The Best of All Possible Worlds, Karen Lord. Random House, Feb 2013, ISBN 9780345534057. Reviewed by Liz Bourke.
I’ve heard the term domestic SF used in relation to some works of the 1960s, often in reference to the stories of Zenna Henderson: a subgenre which takes the furniture of science fiction, but rejects the fantasies of political agency which often drive science fictional narratives, a subgenre within but at the same time tangential to the rest of the field.
The Best of All Possible Worlds is not a domestic work. It doesn’t centre around a domicile, around social interiors. But it is concerned with emotional interiority in a manner not often see in the wider SF field, a novel immensely – one might even say intensely – personal in scope and concerned with small-scale actions, despite the world-destroying tragedy lurking in the story’s near past and looming over its shoulder. This concern with the personal combines with a gentle nod at SF’s mythic furniture to create a thematic, tonal continuity with Lord’s first novel, Redemption in Indigo, although the two books are otherwise very different animals.
The Best of All Possible Worlds opens with the annual meditation retreat of a Sadiri man, Dllenahkh. His solitude is abruptly shattered when word comes – in the person of an old friend – to break the news: the Sadiri homeworld has been destroyed. All that remains of the Sadiri people are those who were off-planet when the attack came, and the Sadiri have gone from being the most influential people in the galaxy to a remnant who will need help to maintain their customs and their bloodline.
The narration picks up some time later with the first-person perspective of Grace Delarua, native and junior government official of Cygnus Beta, where a significant proportion of the surviving Sadiri men have come, searching for marriage partners among descendants of the long-ago Sadiri diaspora. Delarua and Dllenahkh work together on a cultural mission, travelling with a small team to Cygnus Beta’s far-flung settlements, attempting to build the foundations by which the Sadiri will be able to intermarry with the taSadiri – descendants of diasporas. Their journey is a series of episodes through which Lord explores both her world in all its odd and fantastic variety, and Delarua and Dllenahkh’s working – and eventually more than working – relationship. The influence of Vulcan on the Sadiri is visible, but the parallels are not exact, and this reader gradually came to realise that what on the surface seems a cheerful meandering straightforwardly personal little book is several times more complex than it first appears.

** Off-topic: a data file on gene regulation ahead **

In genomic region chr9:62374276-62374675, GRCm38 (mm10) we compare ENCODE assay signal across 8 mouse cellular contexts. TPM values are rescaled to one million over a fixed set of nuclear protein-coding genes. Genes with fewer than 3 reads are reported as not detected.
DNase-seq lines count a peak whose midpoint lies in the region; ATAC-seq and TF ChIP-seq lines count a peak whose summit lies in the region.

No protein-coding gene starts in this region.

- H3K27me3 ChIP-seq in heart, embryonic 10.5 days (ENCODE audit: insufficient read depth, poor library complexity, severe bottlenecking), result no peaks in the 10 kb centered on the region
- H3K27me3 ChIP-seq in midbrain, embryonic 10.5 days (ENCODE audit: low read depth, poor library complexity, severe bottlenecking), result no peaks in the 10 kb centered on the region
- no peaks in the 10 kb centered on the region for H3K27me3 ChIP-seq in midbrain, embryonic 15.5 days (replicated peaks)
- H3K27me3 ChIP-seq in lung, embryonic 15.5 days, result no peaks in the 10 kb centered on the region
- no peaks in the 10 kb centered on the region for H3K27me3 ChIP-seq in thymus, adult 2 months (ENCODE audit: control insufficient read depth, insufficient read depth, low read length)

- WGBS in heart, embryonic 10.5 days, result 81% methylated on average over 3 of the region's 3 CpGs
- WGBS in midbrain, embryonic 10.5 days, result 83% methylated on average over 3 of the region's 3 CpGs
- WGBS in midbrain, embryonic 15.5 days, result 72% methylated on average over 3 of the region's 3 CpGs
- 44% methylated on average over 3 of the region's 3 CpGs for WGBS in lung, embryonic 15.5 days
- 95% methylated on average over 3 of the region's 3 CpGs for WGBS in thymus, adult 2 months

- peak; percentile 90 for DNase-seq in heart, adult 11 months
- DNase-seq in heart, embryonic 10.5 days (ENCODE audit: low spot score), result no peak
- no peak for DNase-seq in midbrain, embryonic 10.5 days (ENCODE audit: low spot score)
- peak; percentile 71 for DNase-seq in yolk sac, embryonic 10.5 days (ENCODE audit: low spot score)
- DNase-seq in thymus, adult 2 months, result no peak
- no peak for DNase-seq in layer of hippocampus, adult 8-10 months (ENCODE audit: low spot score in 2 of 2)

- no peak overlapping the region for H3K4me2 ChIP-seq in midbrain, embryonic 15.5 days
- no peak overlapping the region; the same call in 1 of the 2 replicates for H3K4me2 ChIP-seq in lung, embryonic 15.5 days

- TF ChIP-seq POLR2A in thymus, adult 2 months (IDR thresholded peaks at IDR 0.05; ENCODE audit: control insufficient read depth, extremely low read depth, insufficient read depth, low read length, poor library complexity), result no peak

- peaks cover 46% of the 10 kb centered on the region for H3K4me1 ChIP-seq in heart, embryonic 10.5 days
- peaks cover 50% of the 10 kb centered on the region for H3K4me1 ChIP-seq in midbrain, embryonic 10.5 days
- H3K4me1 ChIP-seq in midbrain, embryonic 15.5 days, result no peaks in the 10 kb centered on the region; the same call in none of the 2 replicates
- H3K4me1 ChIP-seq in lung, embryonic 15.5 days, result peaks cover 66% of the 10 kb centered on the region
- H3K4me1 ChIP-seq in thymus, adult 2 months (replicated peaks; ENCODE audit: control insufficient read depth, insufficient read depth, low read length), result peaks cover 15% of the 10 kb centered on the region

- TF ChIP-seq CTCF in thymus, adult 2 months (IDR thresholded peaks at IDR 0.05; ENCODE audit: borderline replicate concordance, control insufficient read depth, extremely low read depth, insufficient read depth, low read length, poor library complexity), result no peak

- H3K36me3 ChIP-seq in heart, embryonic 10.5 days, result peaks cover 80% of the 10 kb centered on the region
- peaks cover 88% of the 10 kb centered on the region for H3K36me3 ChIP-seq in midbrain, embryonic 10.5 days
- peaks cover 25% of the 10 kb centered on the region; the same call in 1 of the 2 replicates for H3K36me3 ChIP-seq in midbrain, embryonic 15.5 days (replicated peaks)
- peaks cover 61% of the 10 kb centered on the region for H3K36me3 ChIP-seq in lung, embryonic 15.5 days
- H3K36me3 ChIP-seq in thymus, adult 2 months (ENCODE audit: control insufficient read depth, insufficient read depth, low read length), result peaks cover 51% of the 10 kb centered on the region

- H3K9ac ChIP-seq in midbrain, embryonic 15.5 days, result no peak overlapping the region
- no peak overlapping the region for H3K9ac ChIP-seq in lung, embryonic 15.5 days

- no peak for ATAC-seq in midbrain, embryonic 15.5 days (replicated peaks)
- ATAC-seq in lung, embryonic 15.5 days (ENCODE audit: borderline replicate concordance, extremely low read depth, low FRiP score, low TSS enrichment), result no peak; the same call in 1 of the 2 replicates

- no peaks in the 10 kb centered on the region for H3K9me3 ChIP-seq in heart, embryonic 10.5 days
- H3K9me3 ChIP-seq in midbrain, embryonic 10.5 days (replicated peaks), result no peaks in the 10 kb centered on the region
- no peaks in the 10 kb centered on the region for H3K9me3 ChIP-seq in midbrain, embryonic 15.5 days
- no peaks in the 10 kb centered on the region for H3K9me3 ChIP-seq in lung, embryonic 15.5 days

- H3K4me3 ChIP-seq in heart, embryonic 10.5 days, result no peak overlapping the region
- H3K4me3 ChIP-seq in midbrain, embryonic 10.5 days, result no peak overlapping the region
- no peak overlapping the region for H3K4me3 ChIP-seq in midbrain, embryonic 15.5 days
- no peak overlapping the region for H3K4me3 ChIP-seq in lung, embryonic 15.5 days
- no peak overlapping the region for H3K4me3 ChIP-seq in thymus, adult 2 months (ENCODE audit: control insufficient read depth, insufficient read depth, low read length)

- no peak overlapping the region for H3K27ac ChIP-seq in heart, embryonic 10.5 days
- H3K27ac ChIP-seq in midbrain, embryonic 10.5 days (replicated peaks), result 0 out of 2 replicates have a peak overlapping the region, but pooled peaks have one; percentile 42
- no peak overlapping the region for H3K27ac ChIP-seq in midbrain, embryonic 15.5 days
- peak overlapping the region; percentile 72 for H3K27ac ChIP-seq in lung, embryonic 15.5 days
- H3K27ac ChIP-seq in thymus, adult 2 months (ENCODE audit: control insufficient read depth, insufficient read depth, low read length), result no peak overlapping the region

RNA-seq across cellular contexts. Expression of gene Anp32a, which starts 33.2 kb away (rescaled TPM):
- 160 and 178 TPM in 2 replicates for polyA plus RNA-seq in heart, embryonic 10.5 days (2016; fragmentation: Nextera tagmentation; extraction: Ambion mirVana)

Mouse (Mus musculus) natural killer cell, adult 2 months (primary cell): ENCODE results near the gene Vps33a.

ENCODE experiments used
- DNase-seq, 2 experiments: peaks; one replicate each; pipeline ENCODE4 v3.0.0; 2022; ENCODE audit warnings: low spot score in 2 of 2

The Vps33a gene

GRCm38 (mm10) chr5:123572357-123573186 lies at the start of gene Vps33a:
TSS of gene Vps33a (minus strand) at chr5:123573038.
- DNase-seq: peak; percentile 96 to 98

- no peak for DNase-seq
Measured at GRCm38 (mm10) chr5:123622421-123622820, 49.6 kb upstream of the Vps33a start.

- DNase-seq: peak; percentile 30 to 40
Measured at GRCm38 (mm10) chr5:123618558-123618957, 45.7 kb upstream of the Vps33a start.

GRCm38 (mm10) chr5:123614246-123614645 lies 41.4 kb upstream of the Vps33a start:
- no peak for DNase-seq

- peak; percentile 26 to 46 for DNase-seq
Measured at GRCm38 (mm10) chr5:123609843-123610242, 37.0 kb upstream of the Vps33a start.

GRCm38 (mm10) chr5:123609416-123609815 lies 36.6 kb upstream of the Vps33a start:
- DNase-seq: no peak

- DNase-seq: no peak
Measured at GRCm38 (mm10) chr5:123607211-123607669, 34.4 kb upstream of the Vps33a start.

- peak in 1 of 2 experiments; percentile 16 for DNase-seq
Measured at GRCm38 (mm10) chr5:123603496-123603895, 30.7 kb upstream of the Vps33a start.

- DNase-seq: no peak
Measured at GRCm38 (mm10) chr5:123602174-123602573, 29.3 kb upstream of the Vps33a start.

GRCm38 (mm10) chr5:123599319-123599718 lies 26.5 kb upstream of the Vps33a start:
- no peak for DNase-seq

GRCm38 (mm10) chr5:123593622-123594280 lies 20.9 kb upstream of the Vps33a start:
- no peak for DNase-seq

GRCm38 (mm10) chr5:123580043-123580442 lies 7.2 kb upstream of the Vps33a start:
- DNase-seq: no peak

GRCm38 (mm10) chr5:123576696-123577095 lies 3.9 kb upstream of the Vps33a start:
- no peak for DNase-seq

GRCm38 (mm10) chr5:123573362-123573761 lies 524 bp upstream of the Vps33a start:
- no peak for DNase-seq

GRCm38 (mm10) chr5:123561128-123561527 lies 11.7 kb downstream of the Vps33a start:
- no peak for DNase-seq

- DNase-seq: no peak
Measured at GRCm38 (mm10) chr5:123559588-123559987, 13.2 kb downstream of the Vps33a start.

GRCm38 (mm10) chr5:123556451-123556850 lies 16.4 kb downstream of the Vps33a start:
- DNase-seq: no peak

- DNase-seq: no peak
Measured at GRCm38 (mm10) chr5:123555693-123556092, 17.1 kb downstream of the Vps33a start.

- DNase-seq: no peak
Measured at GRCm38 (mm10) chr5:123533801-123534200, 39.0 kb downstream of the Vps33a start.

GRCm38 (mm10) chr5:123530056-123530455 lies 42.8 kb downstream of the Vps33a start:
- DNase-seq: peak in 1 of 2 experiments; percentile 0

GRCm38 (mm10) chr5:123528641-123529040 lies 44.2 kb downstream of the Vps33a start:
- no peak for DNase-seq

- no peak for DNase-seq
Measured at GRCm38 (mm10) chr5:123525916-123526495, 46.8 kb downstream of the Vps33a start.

The Best of All Possible Worlds is an interesting novel on several levels. Its sensibility falls halfway between the SF novel and the fairytale. It uses SFnal images in a quasi-fairytale structure, whose mythic resonances operate on more universal levels than science fiction: Delarua and Dllenahkh visit people who do revenge-murder, an impregnable city with caste divisions, a secret monastery, the court of Faerie. And, too, the valencies of The Best of All Possible Worlds‘ metaphors are fluid. It has one foot in the river of science fiction, and the other in the ocean of literary fiction: employing science fiction’s concretisation of metaphor in one instant and then in another literary fiction’s metaphor as metaphor – labile, not concrete – maintaining a constant fluid tension between the two modes.
Although it’s an utterly different sort of book, reading it, I found myself wanting to compare it to Angélica Gorodischer’s Trafalgar. It enforces the same off-kilter alienation from the reading protocols of the SFF genre, a magic realist mood (though not as direct, or as obvious, as in Trafalgar) among the furniture of the scientific future.
It’s not quite fish, not quite flesh, and not quite fowl, and perhaps it has an imperfect execution. But The Best of All Possible Worlds stretches the boundaries of the kind of stories it’s possible for science fiction to tell. This is one reader who’s very glad to have read it.